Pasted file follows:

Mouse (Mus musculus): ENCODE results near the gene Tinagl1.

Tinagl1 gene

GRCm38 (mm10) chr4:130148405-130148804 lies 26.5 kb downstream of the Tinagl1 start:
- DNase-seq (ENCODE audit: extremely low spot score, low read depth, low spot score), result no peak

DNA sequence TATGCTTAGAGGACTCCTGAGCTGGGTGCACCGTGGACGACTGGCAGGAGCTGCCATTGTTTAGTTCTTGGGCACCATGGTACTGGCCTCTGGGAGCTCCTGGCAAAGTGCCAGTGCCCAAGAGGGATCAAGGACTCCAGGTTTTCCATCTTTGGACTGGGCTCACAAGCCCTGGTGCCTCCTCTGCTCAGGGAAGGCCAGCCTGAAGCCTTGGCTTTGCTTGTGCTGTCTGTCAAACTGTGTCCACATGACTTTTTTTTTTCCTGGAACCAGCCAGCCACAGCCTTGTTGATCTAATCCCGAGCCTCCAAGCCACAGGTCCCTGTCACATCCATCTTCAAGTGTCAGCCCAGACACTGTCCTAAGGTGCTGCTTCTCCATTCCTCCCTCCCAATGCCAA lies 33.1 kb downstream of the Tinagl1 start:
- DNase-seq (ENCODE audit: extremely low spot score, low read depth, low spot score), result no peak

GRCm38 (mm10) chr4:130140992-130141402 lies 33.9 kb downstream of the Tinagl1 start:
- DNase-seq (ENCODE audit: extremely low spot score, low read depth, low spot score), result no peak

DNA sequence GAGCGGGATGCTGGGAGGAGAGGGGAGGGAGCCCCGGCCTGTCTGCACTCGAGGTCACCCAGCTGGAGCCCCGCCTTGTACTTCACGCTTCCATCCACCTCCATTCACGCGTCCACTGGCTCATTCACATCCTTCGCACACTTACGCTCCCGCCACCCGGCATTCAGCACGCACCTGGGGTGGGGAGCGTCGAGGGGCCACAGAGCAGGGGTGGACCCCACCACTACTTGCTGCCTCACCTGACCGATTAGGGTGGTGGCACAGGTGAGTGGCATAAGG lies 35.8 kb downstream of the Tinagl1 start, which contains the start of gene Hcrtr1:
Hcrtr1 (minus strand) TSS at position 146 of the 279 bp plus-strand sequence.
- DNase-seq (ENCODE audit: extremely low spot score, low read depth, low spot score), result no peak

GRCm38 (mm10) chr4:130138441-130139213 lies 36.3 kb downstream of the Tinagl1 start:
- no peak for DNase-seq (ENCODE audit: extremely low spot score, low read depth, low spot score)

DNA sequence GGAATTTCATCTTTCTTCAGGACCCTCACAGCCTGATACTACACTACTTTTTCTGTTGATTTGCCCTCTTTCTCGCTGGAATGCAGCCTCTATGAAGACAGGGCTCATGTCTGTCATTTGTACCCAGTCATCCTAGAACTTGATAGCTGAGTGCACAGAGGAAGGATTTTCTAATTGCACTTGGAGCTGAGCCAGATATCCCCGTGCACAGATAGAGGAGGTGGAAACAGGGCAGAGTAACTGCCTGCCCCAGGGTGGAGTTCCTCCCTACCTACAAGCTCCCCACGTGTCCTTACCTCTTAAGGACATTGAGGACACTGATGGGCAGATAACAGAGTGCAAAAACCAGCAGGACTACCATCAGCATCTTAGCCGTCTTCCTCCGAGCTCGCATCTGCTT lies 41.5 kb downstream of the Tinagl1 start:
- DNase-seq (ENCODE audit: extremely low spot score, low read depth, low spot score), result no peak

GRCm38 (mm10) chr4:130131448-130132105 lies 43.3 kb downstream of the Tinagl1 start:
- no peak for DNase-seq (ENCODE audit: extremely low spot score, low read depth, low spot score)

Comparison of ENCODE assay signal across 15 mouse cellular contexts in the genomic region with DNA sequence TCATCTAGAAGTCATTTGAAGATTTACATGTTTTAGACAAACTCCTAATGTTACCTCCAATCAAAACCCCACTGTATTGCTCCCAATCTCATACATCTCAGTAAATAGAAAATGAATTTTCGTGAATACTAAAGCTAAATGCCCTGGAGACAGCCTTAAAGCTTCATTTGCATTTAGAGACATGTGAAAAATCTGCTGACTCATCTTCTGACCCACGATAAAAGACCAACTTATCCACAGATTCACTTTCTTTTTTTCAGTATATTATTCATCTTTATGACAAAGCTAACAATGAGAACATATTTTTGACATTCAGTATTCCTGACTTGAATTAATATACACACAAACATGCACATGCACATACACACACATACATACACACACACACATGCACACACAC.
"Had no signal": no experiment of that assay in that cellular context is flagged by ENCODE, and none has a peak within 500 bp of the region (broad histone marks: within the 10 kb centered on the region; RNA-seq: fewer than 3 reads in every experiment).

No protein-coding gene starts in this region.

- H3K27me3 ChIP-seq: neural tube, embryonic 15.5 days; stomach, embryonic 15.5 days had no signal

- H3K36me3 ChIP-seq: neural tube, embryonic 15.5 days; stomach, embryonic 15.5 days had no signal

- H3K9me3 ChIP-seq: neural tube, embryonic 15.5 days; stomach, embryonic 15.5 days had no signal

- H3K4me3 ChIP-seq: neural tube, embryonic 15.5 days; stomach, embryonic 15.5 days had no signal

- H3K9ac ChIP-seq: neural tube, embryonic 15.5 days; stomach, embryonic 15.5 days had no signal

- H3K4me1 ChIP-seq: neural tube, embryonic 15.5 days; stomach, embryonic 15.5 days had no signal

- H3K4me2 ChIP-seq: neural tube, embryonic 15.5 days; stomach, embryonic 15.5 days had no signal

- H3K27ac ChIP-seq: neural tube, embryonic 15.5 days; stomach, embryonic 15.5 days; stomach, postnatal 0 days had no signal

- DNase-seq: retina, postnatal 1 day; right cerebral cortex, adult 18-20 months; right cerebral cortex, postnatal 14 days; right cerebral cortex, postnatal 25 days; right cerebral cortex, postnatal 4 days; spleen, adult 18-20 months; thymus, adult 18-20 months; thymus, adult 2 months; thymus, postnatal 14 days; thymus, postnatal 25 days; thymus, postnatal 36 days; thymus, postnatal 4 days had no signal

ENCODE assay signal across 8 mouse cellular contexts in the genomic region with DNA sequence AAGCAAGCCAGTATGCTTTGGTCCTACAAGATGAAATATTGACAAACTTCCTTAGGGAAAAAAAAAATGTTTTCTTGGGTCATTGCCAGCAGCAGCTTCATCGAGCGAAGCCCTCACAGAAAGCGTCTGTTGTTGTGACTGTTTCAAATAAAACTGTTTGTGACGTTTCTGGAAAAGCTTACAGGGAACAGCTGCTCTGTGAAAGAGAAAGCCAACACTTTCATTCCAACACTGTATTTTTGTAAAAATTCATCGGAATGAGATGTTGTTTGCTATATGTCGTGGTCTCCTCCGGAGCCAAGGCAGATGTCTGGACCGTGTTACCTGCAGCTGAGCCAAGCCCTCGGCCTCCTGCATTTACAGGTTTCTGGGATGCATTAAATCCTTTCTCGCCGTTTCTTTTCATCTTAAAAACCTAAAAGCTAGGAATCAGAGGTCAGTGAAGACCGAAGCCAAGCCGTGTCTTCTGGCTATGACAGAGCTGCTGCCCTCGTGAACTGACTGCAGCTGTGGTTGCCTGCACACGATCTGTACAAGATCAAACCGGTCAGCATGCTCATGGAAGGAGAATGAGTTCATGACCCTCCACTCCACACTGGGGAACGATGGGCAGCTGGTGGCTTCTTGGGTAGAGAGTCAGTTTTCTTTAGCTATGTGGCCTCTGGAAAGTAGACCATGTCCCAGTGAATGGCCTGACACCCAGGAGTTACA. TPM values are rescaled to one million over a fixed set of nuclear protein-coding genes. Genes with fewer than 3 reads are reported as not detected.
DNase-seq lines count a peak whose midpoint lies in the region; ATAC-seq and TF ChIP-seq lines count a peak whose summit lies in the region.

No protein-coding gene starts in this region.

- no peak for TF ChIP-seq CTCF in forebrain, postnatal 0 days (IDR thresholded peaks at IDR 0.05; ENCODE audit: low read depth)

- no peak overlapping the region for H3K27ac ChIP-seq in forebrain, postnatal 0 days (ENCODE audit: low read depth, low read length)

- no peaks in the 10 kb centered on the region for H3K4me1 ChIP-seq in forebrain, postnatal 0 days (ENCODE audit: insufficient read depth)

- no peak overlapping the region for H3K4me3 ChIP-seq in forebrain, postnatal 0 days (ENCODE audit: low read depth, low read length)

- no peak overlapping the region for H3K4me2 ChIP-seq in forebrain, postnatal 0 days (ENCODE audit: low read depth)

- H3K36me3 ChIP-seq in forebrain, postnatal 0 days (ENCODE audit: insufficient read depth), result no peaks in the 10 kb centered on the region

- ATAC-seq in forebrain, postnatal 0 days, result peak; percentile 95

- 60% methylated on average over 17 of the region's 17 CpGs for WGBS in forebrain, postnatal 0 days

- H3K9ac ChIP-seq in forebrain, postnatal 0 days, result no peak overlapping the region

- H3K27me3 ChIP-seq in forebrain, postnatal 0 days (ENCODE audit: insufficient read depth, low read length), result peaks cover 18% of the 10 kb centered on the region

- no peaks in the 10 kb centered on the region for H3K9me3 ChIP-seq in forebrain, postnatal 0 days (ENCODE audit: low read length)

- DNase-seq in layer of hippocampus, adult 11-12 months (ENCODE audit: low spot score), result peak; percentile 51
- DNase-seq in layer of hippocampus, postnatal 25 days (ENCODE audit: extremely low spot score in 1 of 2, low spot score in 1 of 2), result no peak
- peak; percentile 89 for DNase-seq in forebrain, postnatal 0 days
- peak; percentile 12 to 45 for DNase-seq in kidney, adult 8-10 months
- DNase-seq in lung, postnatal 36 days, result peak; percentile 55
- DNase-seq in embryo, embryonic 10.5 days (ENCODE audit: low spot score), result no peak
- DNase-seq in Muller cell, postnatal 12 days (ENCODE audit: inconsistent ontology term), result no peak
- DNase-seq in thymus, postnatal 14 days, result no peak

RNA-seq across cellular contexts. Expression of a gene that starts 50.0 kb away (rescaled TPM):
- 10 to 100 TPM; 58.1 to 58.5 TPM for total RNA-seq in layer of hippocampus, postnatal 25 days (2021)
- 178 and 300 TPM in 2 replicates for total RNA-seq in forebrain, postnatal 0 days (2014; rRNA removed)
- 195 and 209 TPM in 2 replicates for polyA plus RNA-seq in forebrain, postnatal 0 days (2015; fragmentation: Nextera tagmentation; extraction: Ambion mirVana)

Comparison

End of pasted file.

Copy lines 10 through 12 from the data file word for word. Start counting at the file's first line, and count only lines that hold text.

Hcrtr1 (minus strand) TSS at position 146 of the 279 bp plus-strand sequence.
- DNase-seq (ENCODE audit: extremely low spot score, low read depth, low spot score), result no peak

GRCm38 (mm10) chr4:130138441-130139213 lies 36.3 kb downstream of the Tinagl1 start: